IMPRI Team

Opening the session on Rural Realities- West Bengal, Dr. Simi Mehta, CEO & Editorial Director at IMPRI, welcomed the panelists to the session. Since the beginning of May2021, the Centre for Habitat, Urban and Regional Studies at Impact and Policy Research Institute (IMPRI), New Delhi, had organized a series of sessions to discuss the rural ground realities, speaking to rural practitioners and their ways and means of tackling the second pandemic wave. On May 25, 2021, the discussion was centered on “Rural Realities | West Bengal Practitioners’ Experiences in Tackling the Second Wave in Indian Villages”.

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Following the welcome by Dr. Simi,The IMPRI team informed the discussion by locating for the event participants the situation of COVID 19 in India and West Bengal. The team also provided an insight into the geography and Socio economic conditions of the state. The rationale was to provide the participants with an overview of the state of West Bengal.

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Livelihood Crisis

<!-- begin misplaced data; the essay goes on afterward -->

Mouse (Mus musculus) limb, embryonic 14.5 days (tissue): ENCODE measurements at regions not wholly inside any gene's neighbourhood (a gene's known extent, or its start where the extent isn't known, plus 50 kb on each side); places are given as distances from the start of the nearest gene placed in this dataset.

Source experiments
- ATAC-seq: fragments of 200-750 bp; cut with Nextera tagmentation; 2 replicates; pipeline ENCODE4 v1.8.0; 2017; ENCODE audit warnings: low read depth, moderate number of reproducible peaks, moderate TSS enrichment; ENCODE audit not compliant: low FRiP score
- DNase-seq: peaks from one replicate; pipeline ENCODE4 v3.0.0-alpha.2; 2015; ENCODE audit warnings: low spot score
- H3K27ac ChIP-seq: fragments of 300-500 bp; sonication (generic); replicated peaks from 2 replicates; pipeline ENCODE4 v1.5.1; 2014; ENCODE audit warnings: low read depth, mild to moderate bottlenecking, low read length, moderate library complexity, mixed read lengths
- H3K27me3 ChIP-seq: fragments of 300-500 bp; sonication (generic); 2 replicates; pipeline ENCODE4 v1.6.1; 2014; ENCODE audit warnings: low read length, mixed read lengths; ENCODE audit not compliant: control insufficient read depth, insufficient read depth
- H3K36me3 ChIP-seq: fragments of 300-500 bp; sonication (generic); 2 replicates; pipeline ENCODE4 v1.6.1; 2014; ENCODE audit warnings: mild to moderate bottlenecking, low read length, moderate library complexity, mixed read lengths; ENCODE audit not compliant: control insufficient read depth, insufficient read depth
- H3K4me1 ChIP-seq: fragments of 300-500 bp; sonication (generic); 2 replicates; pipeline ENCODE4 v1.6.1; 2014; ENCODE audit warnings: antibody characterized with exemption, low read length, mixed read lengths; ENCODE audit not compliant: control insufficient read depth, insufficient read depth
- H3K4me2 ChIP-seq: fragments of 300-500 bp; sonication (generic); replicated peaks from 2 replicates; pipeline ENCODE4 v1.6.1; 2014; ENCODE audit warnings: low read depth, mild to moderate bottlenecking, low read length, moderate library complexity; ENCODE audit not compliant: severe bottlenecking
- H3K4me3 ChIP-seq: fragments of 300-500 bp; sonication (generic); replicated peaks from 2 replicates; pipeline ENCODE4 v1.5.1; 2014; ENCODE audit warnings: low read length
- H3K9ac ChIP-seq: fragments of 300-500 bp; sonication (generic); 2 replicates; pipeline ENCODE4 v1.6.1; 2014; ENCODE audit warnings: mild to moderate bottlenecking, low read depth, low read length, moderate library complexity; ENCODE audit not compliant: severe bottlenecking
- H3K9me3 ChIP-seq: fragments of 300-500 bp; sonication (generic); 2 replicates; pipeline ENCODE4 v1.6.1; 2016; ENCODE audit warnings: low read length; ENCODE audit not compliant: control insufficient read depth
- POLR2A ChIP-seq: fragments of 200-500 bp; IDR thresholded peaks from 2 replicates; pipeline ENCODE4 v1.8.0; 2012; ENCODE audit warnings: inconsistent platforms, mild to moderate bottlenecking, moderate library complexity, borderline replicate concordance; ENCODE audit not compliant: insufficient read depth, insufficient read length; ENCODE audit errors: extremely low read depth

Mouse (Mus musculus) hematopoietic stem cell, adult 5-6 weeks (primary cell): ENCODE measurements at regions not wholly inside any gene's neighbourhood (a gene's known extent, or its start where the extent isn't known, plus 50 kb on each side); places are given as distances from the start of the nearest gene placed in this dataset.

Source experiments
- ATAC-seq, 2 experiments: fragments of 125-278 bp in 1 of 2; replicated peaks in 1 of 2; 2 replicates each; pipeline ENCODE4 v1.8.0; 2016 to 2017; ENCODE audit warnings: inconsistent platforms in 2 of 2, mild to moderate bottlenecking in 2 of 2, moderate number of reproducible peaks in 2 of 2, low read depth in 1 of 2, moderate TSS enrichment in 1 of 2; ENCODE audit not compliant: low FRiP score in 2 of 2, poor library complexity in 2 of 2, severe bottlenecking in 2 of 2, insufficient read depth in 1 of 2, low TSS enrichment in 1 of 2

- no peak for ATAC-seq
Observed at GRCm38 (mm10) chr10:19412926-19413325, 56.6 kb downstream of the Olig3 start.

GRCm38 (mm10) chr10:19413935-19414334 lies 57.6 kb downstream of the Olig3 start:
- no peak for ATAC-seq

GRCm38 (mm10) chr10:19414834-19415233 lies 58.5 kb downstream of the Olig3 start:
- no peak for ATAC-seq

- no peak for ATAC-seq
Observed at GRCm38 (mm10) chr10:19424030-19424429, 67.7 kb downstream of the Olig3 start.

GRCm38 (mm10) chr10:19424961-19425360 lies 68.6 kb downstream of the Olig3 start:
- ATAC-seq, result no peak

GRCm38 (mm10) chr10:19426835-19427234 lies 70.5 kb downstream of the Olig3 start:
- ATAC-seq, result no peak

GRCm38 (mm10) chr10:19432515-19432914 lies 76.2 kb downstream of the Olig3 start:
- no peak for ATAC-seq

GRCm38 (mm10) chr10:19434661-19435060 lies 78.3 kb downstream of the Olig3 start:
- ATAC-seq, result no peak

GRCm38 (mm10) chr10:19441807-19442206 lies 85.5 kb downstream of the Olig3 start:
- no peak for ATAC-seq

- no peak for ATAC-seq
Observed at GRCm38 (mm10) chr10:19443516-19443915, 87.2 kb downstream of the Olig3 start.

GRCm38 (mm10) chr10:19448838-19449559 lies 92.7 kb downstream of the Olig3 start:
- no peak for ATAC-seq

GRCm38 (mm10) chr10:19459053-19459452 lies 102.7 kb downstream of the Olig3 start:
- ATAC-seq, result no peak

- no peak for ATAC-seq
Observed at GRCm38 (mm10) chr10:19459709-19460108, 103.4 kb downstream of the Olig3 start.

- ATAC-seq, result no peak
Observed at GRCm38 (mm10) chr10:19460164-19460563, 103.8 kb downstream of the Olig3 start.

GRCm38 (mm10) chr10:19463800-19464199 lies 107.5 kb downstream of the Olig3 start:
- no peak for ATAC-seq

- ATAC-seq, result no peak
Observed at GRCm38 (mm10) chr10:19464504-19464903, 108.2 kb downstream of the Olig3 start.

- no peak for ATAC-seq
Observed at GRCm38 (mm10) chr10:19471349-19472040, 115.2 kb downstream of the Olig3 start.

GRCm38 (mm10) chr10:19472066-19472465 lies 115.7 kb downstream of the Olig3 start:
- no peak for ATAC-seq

Mr Sankar Halder, Founder President, Mukti, presented a picture on the reality of South Bengal. He started his discussion by talking about the cyclones that had devastated the region since November 2019. Coupled with the two COVID 19 waves, the dwellers in the region were facing massive devastation of livelihoods. Typically, the residents of South Bengal depended upon agriculture, fishing and government aid to survive.

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Mr. Sankar, further highlighted the demographic picture of the region, where 30-35% of the residents were migrant workers. Lockdowns in cities coupled with natural disasters such as cyclones posed a livelihoods’ challenge for the locals. Migrant workers were unable to return to the cities for work.

Mr. Sankar stated that Saline water from cyclones had damaged agricultural land and washed away the dwellings. As a result, several people had fallen below the poverty line.

Mr. Sankar attributed four factors to the worsening COVID crisis in Bengal:

  • crowding due to Assembly elections,
  • inability of cities to effectively tackle the new wave,
  • lack of infrastructure in rural areas and,
  • social stigma attached to the virus.

Talking about the work being done by his organization, Mr. Sankar said that Mukti was involved in the distribution of oximeters and oxygen concentrators to make up for the deficiencies in public health infrastructure.

YouTube Video for Rural Realities | West Bengal Practitioners’ Experiences in Tackling the Second Wave in Indian Villages